IRAQ: Firm That Paid Iraq Papers Gets New Deal
A public relations company that participated in a controversial U.S. military program that paid Iraqi newspapers for stories favorable to coalition forces has been awarded another multimillion-dollar media contract with American forces in Iraq.
Washington-based Lincoln Group won a two-year contract to monitor a number of English and Arabic media outlets and produce public relations-type products like talking points or speeches for U.S. forces in Iraq, officials said Tuesday.
"Lincoln Group is proud to be trusted to assist the multinational forces in Iraq with communicating news about their vital work," Lincoln Group spokesman Bill Dixon said in a statement. Details about the contract were confirmed by the U.S. military spokesman in Iraq, Lt. Col. Barry Johnson, and were described in documents posted on a federal government Web site outlining contracts awarded.
The contract is worth roughly $6.2 million per year over a two-year period, Johnson said.
The idea is to use the information to "build support" in Iraqi, Arabic, international and U.S. audiences for what the military describes as its goals in Iraq, such as destroying the insurgency and helping Iraqis build a democracy, according to contract documents.
The list of media outlets to be watched includes the New York Times, Fox Television and the satellite channel, Al-Arabiya.
The Lincoln Group was mired in controversy last year when it became known that the company had been part of a U.S. military operation to pay Iraqi newspapers to run positive stories about coalition activities. According to the company's Web site, it was created in 2003 to do public relations and communications work in challenging environments such as Iraq.
The type of contract, its cost, and the fact that it was awarded to the PR and communications company have raised questions.
Rep. Robert Andrews, D-N.J., who serves on the House Armed Services Committee, said he would be asking the Department of Defense for information about how this "controversial" vendor was chosen, saying the choice of the Lincoln Group "concerns me greatly."
But, Andrews said he's more concerned about the fact that the contract was awarded at all, not just to the Lincoln Group.
"I wish that our problem in Iraq was that the military wasn't getting good PR," Andrews said. "The problem seems to be that the country is sliding into civil war."
Johnson could not comment on how the Lincoln Group was chosen, saying it was a "standard contracting process." He said the contract did not include any provisions to purchase favorable coverage or pay for favorable stories. The Lincoln Group would not comment on the contract beyond the statement issued.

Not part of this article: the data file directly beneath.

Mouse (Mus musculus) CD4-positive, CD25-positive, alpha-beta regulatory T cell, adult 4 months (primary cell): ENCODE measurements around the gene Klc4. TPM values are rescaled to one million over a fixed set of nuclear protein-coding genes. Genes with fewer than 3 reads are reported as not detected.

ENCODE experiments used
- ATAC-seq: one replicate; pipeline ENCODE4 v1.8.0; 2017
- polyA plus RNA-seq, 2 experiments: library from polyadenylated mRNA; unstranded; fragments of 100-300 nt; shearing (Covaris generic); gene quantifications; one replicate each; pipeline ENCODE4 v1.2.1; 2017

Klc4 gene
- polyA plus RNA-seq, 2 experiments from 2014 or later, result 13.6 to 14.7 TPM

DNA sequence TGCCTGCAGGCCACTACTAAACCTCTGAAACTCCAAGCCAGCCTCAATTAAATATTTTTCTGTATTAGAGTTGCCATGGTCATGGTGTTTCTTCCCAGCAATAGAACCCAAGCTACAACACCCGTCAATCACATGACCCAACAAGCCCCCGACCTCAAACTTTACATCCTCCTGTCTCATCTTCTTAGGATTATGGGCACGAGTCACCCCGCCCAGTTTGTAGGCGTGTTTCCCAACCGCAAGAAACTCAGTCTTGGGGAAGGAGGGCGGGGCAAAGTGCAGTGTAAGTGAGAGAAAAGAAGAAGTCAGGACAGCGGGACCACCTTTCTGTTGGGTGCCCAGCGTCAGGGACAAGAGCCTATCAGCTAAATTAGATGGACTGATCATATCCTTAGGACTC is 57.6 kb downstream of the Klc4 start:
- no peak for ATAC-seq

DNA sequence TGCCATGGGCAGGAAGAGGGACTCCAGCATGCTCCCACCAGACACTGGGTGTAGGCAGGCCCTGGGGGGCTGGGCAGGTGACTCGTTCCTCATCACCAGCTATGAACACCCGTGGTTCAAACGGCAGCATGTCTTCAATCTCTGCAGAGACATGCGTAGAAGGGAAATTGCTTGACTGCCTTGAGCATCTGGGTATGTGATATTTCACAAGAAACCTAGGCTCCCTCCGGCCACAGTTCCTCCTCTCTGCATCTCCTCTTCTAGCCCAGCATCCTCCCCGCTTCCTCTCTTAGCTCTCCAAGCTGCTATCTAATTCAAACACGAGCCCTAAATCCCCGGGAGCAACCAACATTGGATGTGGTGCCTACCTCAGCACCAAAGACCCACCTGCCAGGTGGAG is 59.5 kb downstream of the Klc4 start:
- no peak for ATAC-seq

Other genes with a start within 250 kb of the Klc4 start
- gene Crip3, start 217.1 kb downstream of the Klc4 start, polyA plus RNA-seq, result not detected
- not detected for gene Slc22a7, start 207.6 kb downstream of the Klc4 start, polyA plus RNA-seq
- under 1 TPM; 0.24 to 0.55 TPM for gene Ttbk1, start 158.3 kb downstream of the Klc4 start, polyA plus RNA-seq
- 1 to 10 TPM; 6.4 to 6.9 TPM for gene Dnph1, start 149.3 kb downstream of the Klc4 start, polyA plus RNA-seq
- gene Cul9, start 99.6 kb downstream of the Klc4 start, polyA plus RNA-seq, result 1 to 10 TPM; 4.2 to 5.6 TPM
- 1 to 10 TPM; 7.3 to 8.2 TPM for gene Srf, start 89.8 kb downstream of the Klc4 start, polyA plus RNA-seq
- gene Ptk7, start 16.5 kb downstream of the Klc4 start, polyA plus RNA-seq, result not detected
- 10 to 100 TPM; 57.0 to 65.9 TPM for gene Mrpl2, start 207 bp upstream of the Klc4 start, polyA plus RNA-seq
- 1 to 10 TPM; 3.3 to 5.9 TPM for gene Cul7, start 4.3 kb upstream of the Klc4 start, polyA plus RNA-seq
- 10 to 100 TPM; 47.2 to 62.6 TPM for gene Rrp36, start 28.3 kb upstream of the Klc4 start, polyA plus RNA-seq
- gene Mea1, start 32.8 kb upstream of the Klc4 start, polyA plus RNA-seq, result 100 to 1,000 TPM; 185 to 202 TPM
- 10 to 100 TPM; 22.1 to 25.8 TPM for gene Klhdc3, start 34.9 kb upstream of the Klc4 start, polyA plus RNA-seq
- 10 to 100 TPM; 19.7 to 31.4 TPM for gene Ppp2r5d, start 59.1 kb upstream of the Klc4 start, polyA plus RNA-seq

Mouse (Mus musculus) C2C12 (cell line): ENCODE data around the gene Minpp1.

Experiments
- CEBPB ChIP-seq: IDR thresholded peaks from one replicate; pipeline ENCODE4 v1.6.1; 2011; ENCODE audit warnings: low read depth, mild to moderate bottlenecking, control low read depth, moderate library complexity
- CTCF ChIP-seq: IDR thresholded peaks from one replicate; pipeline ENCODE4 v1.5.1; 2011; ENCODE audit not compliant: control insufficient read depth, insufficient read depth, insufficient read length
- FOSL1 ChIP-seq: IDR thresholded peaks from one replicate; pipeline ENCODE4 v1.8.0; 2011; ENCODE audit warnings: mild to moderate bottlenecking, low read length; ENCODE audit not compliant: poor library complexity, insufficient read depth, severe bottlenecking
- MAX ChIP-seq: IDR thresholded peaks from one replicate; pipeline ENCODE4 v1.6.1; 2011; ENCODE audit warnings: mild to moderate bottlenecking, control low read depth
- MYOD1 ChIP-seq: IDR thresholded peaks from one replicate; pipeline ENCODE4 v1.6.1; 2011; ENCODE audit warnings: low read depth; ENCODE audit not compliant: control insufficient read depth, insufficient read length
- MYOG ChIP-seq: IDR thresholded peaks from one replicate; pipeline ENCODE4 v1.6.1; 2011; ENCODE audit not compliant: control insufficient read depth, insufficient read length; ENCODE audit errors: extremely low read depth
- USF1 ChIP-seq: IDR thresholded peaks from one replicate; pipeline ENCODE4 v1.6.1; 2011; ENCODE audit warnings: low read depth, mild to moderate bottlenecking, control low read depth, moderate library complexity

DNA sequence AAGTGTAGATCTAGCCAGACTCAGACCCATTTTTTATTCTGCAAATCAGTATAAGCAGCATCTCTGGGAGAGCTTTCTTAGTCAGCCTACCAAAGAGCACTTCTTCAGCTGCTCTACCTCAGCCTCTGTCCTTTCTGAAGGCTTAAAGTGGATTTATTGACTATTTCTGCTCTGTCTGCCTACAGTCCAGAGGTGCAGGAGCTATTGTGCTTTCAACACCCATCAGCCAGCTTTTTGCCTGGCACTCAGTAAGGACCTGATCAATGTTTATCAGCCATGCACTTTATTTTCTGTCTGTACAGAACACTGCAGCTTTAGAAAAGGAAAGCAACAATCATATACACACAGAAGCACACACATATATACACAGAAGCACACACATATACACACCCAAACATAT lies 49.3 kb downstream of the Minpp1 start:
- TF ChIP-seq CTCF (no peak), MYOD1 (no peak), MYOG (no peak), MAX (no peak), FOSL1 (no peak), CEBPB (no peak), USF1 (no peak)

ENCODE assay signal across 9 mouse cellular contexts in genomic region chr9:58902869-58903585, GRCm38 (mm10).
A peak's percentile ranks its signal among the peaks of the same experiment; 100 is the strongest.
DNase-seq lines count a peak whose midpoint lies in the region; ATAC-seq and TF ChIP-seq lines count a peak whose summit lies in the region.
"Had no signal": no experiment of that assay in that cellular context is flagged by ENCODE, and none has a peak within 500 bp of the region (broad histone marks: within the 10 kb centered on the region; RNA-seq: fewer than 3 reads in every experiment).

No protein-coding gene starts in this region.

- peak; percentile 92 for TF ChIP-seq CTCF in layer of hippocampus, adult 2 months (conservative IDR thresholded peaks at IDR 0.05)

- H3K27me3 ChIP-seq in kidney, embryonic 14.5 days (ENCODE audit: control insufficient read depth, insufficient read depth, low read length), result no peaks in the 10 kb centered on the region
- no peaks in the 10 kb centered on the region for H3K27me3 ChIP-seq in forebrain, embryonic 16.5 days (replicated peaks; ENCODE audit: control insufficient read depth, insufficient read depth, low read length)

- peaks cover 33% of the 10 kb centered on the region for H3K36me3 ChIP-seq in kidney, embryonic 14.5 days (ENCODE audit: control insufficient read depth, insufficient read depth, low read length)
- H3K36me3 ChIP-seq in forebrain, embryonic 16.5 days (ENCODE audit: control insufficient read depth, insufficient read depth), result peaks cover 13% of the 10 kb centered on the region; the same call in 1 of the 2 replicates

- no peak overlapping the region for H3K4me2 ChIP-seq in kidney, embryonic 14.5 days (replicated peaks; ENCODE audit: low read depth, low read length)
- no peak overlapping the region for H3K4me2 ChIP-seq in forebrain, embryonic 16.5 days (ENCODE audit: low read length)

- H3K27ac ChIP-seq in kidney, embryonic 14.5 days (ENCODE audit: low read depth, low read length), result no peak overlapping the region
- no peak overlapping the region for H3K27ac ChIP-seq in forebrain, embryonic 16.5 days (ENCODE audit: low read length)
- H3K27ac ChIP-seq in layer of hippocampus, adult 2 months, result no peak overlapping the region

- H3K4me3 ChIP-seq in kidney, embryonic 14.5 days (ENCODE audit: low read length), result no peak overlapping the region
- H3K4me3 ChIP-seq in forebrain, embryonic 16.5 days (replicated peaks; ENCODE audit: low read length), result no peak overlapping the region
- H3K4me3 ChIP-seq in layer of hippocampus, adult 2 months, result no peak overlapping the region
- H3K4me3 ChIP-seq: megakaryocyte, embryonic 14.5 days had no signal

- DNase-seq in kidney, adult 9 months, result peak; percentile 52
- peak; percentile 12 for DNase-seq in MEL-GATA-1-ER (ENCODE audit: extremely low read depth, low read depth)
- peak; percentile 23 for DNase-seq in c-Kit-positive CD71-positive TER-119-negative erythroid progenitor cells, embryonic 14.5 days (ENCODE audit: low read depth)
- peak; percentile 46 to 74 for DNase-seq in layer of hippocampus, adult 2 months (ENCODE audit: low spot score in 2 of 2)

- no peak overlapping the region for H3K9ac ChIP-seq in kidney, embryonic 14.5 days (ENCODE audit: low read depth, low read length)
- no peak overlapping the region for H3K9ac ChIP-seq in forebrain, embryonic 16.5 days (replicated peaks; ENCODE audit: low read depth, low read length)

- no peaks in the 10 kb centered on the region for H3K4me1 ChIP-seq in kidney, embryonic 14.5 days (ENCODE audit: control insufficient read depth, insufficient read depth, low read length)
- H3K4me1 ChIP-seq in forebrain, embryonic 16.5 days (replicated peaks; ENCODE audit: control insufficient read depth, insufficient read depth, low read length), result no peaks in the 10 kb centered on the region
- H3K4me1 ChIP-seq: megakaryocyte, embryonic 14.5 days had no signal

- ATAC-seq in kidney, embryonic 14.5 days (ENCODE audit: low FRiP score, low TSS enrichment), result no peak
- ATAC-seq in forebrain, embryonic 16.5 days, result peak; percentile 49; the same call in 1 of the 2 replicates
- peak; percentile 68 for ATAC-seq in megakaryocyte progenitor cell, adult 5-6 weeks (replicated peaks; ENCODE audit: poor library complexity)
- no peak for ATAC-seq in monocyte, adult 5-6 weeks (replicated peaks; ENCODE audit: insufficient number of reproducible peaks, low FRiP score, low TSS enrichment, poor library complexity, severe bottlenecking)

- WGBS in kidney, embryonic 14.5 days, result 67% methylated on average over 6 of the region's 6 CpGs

Lucy Dalglish, the executive director of The Reporters Committee for Freedom of the Press, based in Arlington, Va., said she was worried about whether the military would be creating its own news through its own newspapers or Web sites.
"If they're trying to influence Iraqi opinion of Americans, I almost find that to be unconscionable because that would say that they do not value a free and independent press in Iraq," Dalglish said.
Johnson said the contract is really nothing new from programs that are already in existence.
Multi-National Forces-Iraq already has in place a one year contract with The Rendon Group, a Washington D.C.-based company, to perform many of the same functions this current contract would fulfill, Johnson said.
"We always monitor the press. Any organization, anywhere monitors the press to see what's being said to determine what messages are out there and how it's impacting the environment," Johnson said.
The Rendon Groups contract, worth $6.4 million over one year, was scheduled to expire this September but Johnson said it has been extended until Oct. 27 while the winner of the new contract is determined.
A key question is whether any public relations campaign in Iraq will work.
Nabil Khalid, the executive news director of Al-Arabiya, one of the most popular Arabic-language television stations in the Middle East, said right now, the multinational forces in Iraq are losing the public relations battle.
"If you asked me who better influences the media, the insurgents or the multinational forces, I would say that the insurgents," Khalid said, speaking by telephone from the station's Dubai headquarters.
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